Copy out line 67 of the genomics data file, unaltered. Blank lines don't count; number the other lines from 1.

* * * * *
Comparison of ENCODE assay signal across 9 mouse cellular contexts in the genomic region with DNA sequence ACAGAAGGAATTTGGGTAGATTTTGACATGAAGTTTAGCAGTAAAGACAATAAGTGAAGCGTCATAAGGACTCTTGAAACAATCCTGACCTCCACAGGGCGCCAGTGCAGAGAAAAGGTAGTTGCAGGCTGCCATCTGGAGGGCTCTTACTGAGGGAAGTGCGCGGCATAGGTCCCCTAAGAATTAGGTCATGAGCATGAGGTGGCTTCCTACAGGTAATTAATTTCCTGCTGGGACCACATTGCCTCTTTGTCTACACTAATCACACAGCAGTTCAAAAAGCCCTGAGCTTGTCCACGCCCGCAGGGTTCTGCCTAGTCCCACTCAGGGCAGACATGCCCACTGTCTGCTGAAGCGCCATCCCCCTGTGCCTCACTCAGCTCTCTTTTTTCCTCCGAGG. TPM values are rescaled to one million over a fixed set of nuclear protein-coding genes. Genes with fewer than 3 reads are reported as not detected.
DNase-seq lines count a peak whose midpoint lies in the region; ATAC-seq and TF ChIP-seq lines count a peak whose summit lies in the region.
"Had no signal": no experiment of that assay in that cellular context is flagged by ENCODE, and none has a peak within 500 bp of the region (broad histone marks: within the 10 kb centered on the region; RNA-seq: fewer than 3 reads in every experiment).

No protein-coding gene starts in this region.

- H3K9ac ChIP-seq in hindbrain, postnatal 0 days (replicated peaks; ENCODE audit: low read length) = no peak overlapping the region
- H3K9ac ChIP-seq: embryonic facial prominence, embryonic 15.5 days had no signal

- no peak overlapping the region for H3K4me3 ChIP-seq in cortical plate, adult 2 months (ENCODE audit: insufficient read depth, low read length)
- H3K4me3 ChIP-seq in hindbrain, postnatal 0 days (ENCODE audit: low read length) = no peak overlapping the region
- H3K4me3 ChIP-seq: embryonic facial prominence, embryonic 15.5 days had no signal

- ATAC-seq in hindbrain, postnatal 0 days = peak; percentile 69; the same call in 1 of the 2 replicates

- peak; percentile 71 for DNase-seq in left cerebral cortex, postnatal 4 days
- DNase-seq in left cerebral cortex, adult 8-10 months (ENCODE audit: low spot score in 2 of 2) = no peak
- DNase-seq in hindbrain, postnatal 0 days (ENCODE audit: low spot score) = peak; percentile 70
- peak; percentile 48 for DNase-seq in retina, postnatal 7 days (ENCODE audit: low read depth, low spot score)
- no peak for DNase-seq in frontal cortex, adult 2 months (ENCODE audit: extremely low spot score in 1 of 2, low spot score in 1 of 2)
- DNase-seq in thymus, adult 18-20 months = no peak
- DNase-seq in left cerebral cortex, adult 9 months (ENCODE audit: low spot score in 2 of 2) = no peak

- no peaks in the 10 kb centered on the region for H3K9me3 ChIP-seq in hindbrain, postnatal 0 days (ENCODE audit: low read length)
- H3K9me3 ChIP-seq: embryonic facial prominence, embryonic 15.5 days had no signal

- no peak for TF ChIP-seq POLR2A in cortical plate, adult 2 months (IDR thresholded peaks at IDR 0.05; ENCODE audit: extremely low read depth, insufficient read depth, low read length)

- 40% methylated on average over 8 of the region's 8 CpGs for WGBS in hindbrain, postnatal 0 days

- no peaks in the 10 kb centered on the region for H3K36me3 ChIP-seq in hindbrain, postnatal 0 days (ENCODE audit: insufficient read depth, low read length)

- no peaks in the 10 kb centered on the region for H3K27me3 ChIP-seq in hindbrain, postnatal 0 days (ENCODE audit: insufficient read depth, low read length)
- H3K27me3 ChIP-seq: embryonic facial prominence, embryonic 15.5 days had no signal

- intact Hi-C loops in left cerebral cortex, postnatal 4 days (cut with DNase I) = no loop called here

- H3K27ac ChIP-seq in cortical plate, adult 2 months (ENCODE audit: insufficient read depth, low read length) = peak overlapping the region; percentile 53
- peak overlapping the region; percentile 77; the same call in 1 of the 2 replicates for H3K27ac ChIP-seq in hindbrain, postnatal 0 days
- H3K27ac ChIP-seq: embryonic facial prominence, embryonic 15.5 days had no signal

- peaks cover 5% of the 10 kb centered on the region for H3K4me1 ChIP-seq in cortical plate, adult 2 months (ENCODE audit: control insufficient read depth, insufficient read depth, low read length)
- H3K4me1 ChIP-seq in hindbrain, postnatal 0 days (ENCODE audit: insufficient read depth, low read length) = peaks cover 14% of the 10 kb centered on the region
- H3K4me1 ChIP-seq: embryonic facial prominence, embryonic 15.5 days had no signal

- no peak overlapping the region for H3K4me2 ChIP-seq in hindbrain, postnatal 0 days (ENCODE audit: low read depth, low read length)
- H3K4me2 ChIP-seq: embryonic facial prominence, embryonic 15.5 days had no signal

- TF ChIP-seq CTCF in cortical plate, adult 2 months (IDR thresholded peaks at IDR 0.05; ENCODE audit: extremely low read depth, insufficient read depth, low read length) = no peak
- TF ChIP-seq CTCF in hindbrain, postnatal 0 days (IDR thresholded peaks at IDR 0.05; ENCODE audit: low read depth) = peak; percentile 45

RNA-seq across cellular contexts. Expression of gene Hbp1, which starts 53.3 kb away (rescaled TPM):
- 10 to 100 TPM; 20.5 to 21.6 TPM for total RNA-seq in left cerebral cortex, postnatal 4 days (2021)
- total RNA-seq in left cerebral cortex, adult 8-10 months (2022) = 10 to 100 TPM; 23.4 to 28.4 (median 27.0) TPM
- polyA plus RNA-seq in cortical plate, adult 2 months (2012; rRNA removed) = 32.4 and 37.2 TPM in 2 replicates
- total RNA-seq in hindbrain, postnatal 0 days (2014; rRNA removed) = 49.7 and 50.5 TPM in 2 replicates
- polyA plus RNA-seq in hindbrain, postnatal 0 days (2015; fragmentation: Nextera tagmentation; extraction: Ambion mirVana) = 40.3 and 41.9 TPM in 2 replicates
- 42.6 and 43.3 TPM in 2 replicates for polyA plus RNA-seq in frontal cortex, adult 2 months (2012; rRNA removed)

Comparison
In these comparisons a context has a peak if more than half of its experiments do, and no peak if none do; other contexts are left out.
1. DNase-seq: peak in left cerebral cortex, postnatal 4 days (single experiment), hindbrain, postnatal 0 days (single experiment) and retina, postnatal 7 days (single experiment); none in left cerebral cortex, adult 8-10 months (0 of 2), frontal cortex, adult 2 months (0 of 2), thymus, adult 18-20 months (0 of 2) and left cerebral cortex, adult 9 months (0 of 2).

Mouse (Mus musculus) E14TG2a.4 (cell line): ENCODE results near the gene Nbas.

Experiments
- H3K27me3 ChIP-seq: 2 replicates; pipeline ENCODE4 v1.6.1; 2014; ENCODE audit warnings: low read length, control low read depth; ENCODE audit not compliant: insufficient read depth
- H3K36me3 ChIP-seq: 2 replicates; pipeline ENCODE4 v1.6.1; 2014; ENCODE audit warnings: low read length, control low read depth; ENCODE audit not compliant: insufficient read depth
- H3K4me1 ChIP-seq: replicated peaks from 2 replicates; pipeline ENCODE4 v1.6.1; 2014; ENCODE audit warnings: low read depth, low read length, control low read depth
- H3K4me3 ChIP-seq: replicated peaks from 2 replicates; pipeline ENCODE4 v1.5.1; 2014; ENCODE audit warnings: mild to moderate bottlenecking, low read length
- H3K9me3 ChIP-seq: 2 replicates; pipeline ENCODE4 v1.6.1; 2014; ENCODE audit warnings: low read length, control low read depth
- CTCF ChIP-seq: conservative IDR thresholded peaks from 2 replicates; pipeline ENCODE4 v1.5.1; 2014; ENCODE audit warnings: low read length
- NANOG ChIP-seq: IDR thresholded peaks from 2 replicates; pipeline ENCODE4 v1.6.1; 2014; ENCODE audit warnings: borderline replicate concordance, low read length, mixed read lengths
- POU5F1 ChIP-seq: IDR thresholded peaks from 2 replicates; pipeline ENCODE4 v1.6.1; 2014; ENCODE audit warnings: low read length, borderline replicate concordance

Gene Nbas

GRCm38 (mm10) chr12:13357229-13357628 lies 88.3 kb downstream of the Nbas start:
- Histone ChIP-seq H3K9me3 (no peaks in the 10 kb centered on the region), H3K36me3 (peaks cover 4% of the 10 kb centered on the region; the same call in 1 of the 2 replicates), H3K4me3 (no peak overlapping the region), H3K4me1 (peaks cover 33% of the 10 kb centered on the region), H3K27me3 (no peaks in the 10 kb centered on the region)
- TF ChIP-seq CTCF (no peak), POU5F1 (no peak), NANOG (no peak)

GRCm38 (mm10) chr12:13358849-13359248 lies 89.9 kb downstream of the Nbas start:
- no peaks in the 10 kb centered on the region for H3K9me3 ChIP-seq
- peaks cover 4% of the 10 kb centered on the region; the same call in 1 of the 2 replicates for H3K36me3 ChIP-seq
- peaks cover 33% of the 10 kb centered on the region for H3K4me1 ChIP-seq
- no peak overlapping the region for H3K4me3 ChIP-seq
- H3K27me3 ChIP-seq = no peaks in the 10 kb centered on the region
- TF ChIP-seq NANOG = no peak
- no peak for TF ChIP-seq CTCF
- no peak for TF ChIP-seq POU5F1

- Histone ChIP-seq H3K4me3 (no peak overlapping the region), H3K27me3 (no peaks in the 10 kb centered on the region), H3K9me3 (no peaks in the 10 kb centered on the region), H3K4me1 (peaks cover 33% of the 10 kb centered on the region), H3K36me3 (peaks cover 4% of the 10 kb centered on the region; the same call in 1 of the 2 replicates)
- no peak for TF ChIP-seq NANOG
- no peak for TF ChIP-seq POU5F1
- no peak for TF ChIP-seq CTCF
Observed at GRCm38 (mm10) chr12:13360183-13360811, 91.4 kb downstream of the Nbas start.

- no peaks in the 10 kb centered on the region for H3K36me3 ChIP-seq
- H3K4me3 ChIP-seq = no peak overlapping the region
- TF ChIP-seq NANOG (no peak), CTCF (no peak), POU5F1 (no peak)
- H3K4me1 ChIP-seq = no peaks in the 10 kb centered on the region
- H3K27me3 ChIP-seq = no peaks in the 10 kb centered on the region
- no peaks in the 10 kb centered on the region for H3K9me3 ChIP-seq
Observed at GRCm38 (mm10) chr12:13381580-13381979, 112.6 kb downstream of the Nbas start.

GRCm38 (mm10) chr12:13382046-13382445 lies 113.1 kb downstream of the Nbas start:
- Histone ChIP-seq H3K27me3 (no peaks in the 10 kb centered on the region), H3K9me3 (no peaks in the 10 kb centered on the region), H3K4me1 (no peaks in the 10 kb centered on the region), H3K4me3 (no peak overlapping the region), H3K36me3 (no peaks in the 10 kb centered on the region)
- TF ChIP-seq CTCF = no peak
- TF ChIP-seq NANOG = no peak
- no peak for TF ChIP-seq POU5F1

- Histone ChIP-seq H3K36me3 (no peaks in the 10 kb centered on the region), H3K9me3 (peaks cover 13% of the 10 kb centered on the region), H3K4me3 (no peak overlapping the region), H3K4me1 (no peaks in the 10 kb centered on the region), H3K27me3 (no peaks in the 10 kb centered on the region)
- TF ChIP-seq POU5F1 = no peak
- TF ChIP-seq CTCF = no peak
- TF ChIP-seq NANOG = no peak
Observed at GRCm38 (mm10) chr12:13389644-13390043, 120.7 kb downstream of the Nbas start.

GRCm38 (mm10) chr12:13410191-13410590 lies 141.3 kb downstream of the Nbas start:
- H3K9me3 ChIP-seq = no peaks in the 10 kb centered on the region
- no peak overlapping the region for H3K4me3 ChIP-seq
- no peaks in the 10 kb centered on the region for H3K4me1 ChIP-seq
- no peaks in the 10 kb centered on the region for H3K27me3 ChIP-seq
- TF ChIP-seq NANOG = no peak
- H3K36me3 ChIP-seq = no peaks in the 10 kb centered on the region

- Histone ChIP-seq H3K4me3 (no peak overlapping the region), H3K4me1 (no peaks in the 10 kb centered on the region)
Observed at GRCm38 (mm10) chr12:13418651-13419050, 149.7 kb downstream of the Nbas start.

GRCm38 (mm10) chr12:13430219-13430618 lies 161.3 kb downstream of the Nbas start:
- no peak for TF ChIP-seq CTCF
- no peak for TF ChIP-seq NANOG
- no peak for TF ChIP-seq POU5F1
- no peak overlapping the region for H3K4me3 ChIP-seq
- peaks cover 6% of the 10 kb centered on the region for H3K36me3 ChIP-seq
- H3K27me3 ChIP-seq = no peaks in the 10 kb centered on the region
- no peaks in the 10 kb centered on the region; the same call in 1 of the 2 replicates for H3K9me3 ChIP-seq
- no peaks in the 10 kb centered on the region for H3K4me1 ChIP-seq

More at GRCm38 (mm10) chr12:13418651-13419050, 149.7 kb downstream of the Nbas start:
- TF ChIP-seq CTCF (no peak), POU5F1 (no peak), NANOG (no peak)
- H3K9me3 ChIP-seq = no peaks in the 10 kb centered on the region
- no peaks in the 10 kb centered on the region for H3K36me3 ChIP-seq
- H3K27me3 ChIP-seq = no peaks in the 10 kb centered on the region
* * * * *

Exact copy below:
- no peak for TF ChIP-seq CTCF